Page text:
Report adds to debate over prescription drug price disclosures
BOSTON >> After calls for greater transparency in drug pricing from various sectors of state government, a report out Thursday takes aim at the idea, suggesting required disclosure of pricing methodologies would discourage drug development and lead to higher long-term costs.
The study, conducted by the Pioneer Institute, charges that disclosure mandates would add administrative costs, consequently discouraging development and resulting in "a less attractive marketplace for innovation."
Pioneer's report follows health care cost control recommendations issued earlier this year by the Health Policy Commission, which pegged pharmaceutical spending — based on the introduction of new high-cost drugs, large price increases and some drugs going off-patent — as a major cost driver. Among the commission's 13 recommendations was a call for lawmakers to require greater transparency in drug pricing and manufacturer rebates.
"The topic of reducing healthcare costs is one we must address, and the HPC report provides a valuable analysis of a broad range of critical issues," Pioneer Institute executive director Jim Stergios, who co-authored the study, said in a statement. "But policy prescriptions for legislatively mandated drug cost disclosure deserve closer examination."
The report recommends that policymakers instead promote competition in the prescription drug marketplace and the health care realm overall, including more clinics and urgent care centers.
On Monday, the Joint Committee on Health Care Financing plans to hold a hearing on drug price transparency legislation filed by Sen. Mark Montigny. The New Bedford Democrat's bill (S 1048) would develop a list of "critical" prescription drugs and require their manufacturers to report production, research and development, marketing and advertising costs, as well as various prices charged. The Health Policy Commission would also be able to cap prices on those drugs if it found them too expensive.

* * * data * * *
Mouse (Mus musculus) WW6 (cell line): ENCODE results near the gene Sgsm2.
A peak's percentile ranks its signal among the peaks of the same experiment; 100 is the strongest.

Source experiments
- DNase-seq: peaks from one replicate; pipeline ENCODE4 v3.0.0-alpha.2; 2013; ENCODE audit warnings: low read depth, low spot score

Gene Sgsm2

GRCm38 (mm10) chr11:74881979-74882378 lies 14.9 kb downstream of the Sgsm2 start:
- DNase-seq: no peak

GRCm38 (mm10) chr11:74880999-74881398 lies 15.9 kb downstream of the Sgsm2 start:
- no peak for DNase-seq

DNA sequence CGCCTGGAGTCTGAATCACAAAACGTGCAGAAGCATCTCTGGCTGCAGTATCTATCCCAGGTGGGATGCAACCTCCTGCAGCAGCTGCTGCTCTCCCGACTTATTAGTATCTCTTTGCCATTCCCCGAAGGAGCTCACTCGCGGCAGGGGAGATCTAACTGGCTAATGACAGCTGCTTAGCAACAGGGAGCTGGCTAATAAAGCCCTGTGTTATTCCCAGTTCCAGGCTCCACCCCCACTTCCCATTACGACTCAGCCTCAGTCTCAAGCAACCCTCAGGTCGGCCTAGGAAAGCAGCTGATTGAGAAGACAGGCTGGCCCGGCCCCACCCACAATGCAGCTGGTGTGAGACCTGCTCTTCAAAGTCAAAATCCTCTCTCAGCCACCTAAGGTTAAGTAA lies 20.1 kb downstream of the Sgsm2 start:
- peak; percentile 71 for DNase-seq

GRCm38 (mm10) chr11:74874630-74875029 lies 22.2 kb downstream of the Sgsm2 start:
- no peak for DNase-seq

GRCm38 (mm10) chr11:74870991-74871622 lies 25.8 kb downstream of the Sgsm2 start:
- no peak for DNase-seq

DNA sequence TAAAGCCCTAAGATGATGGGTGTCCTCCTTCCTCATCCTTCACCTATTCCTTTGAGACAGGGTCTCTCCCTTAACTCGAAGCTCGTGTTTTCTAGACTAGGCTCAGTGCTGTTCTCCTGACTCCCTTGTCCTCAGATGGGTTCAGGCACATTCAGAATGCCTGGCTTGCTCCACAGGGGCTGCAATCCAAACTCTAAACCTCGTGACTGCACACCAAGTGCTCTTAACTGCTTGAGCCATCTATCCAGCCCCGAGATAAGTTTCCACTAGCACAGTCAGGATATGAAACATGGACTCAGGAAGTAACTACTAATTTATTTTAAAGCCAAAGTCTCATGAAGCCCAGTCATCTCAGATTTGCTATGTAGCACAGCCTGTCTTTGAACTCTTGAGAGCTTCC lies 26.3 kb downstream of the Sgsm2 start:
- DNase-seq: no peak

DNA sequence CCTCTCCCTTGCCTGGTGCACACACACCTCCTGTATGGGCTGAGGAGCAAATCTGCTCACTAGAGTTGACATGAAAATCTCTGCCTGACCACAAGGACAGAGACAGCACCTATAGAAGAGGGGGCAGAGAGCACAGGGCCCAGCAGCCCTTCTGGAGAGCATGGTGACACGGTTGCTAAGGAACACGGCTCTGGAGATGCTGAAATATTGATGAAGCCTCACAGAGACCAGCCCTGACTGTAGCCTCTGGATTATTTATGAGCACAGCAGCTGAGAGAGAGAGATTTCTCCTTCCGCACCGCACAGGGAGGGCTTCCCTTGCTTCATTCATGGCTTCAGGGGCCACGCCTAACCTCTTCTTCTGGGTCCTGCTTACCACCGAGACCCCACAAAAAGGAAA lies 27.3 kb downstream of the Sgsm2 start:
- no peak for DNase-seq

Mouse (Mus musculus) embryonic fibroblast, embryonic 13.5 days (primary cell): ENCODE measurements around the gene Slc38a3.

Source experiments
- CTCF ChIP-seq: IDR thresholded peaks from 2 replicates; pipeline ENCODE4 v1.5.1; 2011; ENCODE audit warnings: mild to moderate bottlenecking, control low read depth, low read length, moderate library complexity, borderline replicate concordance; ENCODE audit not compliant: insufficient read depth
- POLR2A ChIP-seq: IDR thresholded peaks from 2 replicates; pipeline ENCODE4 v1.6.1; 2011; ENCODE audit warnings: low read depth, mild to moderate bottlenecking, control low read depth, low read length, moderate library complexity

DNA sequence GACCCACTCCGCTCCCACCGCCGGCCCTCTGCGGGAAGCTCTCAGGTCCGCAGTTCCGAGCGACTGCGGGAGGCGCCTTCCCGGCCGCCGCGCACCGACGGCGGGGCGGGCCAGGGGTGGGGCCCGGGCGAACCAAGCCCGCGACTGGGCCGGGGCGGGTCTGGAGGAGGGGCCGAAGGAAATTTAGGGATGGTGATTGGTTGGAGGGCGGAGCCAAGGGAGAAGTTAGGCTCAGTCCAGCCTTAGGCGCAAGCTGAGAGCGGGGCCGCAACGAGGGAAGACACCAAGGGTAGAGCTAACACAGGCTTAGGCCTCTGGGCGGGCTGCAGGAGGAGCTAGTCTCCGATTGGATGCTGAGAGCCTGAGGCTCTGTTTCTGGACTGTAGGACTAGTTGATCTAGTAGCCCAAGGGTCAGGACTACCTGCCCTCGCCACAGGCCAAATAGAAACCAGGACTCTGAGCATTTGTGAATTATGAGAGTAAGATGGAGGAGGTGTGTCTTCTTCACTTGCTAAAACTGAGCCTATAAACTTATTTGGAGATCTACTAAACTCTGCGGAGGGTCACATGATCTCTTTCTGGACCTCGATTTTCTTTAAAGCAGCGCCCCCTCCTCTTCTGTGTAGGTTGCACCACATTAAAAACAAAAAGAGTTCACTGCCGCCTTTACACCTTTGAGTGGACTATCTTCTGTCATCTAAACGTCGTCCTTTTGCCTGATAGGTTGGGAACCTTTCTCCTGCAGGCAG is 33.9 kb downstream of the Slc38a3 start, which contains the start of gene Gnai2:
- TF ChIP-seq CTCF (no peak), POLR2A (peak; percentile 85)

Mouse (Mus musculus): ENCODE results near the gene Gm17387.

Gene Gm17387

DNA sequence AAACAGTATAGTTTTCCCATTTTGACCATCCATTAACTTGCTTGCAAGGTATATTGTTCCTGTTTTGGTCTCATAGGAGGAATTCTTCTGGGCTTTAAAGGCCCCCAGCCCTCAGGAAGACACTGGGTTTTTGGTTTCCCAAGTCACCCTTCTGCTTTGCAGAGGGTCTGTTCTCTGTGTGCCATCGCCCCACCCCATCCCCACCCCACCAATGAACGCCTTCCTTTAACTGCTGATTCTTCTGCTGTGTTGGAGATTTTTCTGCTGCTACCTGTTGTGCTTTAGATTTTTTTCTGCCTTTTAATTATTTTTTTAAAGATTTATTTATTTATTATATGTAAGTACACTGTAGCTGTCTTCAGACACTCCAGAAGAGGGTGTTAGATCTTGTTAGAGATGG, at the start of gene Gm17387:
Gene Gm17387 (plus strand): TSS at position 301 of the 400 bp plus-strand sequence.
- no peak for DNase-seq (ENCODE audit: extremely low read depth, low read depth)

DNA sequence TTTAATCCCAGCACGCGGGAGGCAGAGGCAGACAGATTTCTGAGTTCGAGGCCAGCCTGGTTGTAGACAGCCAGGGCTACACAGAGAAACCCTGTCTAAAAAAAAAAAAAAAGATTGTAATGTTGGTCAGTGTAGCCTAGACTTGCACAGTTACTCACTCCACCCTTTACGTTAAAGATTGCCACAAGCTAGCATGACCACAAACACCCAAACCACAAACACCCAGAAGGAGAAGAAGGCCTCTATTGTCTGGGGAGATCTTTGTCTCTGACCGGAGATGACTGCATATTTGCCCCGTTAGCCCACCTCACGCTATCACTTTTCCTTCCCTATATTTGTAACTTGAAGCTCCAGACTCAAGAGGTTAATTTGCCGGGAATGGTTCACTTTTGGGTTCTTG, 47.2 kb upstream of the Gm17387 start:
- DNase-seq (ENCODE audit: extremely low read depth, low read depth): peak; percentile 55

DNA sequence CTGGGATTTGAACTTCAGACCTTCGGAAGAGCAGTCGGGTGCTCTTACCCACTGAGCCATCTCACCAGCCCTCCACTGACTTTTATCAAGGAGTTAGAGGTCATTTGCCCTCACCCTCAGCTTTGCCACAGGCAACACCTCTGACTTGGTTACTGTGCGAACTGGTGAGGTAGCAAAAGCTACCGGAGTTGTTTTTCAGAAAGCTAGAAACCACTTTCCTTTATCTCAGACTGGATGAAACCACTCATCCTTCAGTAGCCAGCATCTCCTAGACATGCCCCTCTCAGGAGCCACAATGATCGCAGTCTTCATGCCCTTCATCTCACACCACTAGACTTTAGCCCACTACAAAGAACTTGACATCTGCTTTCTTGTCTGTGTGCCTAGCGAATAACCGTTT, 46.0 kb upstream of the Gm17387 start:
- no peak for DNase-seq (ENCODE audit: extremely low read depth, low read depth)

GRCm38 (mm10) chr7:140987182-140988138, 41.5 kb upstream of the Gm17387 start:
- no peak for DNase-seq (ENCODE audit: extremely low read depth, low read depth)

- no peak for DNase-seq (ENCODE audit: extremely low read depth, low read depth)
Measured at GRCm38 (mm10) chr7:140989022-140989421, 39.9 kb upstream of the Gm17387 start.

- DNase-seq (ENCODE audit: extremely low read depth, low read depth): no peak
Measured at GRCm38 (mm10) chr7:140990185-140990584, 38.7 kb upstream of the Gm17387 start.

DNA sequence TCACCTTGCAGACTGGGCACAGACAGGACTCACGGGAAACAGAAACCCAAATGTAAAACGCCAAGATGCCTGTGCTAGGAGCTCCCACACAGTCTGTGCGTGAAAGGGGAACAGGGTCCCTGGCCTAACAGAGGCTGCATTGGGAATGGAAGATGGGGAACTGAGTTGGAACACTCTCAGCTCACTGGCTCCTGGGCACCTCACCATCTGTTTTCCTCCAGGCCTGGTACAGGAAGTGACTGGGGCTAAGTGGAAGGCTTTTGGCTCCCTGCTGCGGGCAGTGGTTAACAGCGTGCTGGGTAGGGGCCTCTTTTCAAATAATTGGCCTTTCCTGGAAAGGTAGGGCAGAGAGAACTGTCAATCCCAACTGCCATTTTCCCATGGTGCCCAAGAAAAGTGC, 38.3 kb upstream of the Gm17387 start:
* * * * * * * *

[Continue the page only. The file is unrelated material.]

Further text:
Attorney General Maura Healey has also taken action around drug prices. In January, Healey wrote to the maker of Sovaldi, a hepatitis C treatment with a list price of $84,000, asking for reconsideration of a pricing strategy she said may constitute an unfair trade practice. A spokeswoman for Gilead, the manufacturer, said at the time that the company looked forward to working with Healey's office "to address questions and concerns and ensure a mutual understanding of the work we are doing to deliver a cure for HCV to as many patients as possible in Massachusetts and around the world."
The Pioneer report notes that Sovaldi's manufacturer cut the drug's price by 46 percent in February 2015 after the federal approval of another hepatitis C medication, and that many users receive discounts or rebates on Sovaldi. Further price reductions could be possible if another rival drug is approved, according to the report.
"What should be of great interest to policymakers when they consider the HPC's drug price recommendations is that market competition from another drug manufacturer, not government-required disclosures around private company cost structures or price controls, resulted in the 46 percent reduction in the price of Sovaldi," the report said.
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